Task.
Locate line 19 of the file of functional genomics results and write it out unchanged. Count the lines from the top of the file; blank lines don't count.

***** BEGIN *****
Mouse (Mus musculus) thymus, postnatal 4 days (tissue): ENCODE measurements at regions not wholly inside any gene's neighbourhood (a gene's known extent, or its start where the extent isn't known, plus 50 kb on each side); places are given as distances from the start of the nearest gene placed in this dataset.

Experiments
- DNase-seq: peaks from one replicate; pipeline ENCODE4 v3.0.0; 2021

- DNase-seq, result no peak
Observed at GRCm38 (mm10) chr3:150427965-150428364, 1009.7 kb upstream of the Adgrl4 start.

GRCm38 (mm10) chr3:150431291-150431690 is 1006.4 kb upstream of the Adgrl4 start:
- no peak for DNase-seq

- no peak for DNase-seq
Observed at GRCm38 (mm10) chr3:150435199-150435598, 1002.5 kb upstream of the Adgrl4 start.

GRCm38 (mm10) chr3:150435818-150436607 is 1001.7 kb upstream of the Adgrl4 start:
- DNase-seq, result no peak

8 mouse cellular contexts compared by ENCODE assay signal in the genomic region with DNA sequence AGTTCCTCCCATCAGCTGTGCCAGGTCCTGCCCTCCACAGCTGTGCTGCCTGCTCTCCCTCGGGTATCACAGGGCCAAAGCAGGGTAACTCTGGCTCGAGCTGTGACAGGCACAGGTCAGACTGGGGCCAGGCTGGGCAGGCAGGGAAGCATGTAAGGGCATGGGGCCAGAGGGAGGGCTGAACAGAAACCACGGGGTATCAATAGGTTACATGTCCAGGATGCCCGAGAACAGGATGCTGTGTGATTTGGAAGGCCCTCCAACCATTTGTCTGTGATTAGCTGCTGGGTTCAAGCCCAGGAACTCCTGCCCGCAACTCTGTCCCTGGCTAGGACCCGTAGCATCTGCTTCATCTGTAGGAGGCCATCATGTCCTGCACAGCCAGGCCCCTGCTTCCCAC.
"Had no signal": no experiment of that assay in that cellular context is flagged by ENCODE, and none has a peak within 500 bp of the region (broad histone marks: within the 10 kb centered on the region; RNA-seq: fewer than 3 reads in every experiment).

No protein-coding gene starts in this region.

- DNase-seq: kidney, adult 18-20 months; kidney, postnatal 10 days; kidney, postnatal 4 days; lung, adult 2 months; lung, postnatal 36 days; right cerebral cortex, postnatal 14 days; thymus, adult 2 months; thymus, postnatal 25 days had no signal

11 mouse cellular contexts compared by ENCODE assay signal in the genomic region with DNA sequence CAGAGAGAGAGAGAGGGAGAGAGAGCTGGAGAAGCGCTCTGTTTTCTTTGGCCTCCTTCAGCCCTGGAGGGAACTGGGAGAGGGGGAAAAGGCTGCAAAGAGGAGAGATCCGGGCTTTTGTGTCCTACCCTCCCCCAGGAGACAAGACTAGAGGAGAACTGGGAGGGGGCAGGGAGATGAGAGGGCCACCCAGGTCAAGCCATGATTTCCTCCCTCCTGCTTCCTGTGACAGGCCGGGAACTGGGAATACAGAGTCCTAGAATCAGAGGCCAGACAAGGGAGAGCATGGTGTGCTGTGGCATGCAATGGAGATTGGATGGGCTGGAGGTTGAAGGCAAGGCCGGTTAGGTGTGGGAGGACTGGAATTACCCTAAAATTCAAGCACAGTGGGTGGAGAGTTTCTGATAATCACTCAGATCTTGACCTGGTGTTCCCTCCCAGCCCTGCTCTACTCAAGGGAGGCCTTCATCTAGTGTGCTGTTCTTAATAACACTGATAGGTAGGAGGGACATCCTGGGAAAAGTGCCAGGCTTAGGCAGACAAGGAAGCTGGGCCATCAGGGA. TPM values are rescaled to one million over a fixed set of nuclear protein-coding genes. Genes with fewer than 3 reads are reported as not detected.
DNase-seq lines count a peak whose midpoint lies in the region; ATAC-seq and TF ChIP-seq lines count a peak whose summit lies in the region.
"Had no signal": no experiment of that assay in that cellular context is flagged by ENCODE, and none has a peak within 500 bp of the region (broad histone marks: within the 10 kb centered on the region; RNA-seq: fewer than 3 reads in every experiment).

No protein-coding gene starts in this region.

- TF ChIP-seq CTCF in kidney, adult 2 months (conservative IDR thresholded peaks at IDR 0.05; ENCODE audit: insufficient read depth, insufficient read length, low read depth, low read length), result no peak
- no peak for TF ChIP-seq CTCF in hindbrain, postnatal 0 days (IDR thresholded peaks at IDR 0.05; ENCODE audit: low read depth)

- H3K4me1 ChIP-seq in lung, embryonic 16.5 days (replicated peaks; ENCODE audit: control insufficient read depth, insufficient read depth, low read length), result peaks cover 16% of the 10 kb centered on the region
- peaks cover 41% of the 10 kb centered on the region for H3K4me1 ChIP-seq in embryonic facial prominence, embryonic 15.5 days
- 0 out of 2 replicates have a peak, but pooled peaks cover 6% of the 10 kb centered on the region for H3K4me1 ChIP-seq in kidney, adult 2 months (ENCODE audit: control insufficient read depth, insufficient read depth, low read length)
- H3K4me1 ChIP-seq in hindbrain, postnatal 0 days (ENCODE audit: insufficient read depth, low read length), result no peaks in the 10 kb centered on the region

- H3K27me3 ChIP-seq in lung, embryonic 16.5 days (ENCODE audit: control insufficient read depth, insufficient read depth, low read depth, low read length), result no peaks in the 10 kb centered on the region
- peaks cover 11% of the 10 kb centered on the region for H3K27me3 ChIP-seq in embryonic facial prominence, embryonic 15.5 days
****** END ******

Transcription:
No protein-coding gene starts in this region.